News Release

BU researcher receives NIH award to better understand wild-type transthyretin amyloidosis

Grant and Award Announcement

Boston University School of Medicine

(Boston)--Lawreen H. Connors, PhD, associate professor of pathology and laboratory medicine and biochemistry at Boston University School of Medicine (BUSM), is the recipient of a National Institutes of Health (NIH) High Priority, Short-Term Project Award, for her research "molecular mechanism of senile cardiac amyloidosis."

The one-year, $411,459 award allows Connors to continue her investigations on wild-type transthyretin amyloidosis (ATTRwt), a fatal, age-related protein deposition disease featuring the abnormal formation and accumulation of protein deposits, called amyloid. Previously called senile cardiac amyloidosis, ATTRwt is believed to be an underappreciated cause of heart failure in millions of older Americans and is a major focus of research in the Boston University Amyloidosis Center Gerry Laboratory.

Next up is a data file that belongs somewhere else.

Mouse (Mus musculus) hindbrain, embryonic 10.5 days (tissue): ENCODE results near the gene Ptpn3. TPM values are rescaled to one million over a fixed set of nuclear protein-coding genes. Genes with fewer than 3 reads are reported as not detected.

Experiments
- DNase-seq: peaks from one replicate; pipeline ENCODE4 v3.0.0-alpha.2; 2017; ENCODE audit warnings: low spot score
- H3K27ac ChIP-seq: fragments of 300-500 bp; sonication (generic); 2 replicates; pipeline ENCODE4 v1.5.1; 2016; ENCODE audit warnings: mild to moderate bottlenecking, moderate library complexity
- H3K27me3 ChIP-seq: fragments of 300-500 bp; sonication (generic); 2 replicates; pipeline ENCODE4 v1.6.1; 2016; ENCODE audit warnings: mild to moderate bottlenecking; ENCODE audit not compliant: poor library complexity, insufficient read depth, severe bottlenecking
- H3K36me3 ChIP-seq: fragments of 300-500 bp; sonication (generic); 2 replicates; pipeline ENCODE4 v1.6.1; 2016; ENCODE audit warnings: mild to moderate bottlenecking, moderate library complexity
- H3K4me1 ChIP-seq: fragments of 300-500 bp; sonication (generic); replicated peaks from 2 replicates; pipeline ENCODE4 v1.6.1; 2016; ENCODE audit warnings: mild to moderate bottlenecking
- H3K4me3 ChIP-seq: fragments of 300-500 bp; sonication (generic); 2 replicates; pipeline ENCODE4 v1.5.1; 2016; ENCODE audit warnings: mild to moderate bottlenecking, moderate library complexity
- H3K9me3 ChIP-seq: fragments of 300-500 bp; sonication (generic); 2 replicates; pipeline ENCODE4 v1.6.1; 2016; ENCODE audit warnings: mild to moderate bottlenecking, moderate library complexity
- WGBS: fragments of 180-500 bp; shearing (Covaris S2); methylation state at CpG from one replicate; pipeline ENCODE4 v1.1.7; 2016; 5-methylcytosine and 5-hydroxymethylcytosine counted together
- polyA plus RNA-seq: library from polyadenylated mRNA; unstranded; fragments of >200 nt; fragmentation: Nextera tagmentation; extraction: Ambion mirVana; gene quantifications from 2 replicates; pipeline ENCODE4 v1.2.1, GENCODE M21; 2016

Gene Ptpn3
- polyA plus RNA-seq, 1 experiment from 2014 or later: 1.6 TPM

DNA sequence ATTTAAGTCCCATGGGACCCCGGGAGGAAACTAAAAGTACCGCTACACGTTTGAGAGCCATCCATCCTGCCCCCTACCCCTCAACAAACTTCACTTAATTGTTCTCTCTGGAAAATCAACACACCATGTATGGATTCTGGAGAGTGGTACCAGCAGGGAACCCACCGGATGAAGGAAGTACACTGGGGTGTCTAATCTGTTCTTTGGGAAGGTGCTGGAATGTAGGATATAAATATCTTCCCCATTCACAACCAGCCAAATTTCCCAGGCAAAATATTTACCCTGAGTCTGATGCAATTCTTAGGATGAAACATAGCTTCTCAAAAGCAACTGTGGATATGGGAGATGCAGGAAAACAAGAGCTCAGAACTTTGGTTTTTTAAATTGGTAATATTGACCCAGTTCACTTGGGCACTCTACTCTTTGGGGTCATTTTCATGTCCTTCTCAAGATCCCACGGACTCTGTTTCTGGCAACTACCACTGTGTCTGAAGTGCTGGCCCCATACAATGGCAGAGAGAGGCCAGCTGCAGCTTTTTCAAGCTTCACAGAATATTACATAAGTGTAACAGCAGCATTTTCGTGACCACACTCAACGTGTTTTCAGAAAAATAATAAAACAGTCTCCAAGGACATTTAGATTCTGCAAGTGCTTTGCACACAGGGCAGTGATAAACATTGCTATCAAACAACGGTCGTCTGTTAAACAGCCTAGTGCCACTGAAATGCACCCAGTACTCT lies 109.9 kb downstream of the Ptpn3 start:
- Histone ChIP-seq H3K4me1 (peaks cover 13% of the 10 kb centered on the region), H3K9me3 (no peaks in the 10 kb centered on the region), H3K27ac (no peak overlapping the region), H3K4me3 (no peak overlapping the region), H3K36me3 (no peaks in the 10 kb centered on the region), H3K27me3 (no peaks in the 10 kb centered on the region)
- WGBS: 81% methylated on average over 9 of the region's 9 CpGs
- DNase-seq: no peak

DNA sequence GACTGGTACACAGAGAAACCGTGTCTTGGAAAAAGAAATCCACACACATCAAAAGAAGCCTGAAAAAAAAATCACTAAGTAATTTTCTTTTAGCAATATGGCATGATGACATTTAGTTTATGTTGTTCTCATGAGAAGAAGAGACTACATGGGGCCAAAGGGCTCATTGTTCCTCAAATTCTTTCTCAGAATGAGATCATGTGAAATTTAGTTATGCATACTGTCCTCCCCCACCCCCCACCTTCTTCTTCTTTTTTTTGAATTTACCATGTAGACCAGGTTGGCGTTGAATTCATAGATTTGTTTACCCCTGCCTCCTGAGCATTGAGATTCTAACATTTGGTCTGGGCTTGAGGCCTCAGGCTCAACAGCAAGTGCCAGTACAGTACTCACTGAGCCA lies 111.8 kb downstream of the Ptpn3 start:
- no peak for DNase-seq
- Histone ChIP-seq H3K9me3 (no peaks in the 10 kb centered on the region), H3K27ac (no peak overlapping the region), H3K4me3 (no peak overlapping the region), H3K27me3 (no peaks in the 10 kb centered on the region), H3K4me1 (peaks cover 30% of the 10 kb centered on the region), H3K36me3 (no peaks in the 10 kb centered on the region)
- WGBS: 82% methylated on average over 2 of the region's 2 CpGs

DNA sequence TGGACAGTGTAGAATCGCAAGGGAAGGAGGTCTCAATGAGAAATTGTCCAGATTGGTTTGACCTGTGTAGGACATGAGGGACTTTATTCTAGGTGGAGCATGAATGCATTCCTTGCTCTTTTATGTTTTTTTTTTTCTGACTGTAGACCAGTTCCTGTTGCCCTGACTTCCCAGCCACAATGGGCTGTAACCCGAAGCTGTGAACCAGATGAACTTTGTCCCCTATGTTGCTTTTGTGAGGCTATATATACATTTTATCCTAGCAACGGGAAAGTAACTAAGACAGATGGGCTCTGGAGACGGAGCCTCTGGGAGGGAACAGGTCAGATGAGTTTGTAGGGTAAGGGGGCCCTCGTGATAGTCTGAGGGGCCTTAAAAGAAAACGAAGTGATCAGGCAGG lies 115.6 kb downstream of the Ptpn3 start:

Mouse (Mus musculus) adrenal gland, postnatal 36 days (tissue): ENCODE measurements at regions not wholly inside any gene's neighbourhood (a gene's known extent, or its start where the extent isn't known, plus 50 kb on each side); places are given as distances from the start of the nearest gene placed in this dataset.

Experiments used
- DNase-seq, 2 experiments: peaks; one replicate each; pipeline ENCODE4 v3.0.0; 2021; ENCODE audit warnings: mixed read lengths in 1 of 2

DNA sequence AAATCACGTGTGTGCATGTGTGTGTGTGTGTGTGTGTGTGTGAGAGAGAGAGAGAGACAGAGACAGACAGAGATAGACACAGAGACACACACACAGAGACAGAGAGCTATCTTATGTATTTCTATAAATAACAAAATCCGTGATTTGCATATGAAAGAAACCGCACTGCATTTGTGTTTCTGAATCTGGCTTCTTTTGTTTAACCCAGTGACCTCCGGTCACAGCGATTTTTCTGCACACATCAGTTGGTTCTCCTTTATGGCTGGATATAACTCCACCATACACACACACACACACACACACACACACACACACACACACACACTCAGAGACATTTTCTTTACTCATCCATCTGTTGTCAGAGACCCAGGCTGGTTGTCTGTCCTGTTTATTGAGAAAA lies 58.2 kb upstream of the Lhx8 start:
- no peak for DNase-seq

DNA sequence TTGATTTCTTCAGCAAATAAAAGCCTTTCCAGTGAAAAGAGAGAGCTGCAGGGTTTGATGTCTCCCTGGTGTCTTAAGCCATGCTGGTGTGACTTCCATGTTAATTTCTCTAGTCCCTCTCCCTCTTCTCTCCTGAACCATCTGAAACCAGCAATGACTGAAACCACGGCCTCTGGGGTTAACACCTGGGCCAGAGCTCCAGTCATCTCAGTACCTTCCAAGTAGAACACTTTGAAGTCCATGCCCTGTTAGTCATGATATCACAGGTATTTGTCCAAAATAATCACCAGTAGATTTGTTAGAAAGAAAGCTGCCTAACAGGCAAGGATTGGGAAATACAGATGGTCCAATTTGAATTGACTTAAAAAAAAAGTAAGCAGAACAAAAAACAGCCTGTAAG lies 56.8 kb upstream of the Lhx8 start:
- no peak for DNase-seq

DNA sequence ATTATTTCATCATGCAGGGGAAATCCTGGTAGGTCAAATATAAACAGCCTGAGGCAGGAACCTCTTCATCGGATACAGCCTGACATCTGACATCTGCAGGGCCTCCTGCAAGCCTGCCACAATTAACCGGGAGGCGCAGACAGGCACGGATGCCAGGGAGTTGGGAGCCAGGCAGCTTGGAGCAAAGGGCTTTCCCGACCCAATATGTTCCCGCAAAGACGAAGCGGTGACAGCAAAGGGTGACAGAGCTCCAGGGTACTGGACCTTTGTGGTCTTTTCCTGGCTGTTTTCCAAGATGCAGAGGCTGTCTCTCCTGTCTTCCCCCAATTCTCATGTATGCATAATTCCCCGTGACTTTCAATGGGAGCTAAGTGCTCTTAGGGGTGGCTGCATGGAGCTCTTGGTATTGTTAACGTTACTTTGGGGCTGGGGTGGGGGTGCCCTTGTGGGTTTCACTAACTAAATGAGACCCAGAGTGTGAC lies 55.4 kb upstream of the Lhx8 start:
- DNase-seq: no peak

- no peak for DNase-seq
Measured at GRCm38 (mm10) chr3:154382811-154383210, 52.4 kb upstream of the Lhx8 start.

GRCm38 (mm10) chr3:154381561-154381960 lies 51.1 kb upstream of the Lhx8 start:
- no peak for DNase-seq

According to Connors the origin and prevalence of ATTRwt are unknown, diagnosis is problematic as disease biomarkers have yet to be identified and disease-specific therapeutic options are untested. "It is clear that improvements are needed in recognition, monitoring and treatment of ATTRwt and our research is aimed at offering contributions in each of these areas," she explained.

With previous NIH support, Connors and her colleagues have compiled clinical and research data on a study group of 121 patients diagnosed with ATTRwt. The researchers hope to continue their work aimed at characterizing the clinical features in their patient population, uncovering disease-specific indicators present in patient blood and defining factors that may protect against disease onset. "Results from these investigations should provide us a platform for designing therapeutic agents," said Connors.


Disclaimer: AAAS and EurekAlert! are not responsible for the accuracy of news releases posted to EurekAlert! by contributing institutions or for the use of any information through the EurekAlert system.